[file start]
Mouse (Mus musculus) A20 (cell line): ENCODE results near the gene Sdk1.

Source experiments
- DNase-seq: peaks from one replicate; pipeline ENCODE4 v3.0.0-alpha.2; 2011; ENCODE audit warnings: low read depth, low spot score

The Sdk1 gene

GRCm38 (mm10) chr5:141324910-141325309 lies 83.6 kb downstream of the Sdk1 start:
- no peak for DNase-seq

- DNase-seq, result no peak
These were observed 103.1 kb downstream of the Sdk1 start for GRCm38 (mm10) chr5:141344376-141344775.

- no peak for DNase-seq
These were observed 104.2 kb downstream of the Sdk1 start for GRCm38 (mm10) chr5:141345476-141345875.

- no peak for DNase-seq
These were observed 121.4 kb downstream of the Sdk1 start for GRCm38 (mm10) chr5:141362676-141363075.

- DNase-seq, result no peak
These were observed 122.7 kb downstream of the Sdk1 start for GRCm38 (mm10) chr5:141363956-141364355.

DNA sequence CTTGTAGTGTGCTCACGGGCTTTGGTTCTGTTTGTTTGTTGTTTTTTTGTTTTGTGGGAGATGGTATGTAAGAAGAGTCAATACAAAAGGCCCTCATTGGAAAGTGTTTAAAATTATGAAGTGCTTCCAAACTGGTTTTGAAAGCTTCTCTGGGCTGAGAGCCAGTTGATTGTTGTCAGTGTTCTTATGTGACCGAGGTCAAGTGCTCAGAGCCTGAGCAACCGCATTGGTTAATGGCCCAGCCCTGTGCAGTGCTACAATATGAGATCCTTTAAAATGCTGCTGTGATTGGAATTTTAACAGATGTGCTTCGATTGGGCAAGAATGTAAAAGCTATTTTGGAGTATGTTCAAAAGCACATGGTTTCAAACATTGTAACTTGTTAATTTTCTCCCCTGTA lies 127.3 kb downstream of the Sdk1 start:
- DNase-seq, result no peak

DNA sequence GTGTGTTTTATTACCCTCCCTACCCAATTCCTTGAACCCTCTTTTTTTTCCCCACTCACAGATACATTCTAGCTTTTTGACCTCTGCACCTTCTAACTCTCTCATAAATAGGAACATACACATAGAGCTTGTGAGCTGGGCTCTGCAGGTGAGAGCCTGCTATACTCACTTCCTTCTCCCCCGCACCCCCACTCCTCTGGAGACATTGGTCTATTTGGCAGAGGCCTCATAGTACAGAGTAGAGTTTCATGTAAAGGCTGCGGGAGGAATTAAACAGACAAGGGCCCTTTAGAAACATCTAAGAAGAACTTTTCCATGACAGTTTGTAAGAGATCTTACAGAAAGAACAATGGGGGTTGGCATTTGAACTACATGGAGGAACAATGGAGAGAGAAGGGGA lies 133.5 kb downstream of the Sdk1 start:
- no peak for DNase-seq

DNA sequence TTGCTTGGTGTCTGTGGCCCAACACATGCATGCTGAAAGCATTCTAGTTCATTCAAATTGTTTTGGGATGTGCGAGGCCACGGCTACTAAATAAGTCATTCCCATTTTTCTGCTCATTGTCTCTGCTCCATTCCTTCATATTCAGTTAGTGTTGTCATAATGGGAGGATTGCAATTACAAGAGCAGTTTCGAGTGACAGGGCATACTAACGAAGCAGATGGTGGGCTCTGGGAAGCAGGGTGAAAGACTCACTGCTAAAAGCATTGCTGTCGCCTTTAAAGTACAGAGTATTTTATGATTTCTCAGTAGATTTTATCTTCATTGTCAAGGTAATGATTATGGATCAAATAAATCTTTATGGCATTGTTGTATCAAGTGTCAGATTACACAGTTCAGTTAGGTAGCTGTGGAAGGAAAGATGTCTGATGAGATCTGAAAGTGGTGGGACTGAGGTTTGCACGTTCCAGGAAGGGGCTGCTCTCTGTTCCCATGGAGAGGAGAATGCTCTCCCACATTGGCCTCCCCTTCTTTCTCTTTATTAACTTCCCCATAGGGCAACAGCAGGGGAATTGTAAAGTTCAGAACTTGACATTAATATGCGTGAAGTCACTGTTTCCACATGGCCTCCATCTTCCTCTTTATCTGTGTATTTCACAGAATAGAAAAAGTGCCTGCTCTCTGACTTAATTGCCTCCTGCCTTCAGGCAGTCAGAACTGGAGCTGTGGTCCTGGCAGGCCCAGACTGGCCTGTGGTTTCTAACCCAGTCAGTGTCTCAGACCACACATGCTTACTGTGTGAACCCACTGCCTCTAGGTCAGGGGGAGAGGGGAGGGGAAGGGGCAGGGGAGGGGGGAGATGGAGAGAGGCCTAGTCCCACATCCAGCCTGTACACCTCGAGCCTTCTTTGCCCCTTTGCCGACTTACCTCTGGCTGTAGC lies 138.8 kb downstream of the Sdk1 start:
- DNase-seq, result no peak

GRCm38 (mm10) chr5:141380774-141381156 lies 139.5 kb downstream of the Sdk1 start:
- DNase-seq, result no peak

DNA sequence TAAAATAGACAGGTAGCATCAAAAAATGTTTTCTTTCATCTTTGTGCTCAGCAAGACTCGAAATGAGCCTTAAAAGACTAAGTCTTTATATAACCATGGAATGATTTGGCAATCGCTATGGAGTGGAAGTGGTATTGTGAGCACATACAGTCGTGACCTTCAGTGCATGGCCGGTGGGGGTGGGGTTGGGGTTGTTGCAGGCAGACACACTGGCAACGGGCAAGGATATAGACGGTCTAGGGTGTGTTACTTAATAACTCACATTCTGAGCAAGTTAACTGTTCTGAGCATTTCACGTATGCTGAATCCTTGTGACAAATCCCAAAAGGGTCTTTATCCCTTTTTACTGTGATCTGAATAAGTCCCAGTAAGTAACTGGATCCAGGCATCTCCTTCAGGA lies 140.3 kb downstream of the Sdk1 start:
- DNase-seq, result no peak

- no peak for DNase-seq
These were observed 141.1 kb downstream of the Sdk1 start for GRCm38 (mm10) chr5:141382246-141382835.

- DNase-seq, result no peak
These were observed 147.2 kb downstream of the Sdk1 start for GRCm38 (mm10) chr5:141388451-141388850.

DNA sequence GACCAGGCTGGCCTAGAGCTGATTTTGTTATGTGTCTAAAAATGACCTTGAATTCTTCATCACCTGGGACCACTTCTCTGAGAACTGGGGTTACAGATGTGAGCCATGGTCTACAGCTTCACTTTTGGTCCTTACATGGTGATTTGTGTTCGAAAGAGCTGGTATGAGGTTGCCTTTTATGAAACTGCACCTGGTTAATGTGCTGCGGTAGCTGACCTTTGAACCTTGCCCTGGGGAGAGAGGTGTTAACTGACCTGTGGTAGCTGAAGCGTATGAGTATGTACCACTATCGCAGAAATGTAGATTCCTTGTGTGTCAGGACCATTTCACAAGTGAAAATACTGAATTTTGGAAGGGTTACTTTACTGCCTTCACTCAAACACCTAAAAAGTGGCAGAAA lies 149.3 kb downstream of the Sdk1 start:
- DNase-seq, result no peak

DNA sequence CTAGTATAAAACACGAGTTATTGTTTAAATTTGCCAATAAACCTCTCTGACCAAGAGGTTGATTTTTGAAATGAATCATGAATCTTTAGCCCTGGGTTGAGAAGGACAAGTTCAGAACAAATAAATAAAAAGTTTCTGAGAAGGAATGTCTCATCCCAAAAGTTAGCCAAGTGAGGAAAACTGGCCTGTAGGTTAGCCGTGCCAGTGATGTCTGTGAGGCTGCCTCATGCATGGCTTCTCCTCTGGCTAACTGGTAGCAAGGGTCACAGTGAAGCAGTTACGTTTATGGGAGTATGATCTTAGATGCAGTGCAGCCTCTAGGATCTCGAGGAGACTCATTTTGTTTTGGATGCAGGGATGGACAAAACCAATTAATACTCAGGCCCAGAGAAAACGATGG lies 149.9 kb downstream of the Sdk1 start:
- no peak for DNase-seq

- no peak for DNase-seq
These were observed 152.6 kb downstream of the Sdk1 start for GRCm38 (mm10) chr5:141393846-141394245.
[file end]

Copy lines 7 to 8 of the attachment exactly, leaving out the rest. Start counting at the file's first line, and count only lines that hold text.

- DNase-seq, result no peak
These were observed 103.1 kb downstream of the Sdk1 start for GRCm38 (mm10) chr5:141344376-141344775.